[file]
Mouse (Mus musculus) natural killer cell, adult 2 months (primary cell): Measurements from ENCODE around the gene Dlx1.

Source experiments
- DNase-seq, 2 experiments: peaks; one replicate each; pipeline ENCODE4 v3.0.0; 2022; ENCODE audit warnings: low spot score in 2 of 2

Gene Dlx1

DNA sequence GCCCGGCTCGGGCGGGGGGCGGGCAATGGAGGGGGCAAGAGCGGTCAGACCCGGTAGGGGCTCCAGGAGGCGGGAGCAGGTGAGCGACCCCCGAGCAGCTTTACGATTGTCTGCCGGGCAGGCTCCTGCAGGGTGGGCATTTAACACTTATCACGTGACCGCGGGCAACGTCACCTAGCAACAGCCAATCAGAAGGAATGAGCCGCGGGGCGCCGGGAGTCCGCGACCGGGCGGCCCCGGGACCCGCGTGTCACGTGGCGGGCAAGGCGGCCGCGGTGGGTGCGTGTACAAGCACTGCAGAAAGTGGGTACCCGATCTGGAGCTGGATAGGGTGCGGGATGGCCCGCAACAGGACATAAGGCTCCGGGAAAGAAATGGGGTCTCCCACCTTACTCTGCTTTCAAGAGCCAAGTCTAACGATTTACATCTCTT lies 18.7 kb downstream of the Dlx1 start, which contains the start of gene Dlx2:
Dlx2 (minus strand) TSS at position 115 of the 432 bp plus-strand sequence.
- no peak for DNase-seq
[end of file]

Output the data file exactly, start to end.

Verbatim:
Mouse (Mus musculus) natural killer cell, adult 2 months (primary cell): Measurements from ENCODE around the gene Dlx1.

Source experiments
- DNase-seq, 2 experiments: peaks; one replicate each; pipeline ENCODE4 v3.0.0; 2022; ENCODE audit warnings: low spot score in 2 of 2

Gene Dlx1

DNA sequence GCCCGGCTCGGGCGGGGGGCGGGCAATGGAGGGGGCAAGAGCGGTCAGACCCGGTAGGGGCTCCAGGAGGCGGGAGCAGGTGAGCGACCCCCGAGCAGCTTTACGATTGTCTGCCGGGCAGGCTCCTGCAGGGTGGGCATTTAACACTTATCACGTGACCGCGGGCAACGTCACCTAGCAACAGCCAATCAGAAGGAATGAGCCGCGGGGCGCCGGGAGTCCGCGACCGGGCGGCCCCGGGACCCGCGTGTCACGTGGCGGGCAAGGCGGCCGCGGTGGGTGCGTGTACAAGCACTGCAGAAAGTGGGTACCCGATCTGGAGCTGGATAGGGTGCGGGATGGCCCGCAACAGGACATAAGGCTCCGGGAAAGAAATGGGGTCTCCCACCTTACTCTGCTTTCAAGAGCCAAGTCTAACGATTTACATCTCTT lies 18.7 kb downstream of the Dlx1 start, which contains the start of gene Dlx2:
Dlx2 (minus strand) TSS at position 115 of the 432 bp plus-strand sequence.
- no peak for DNase-seq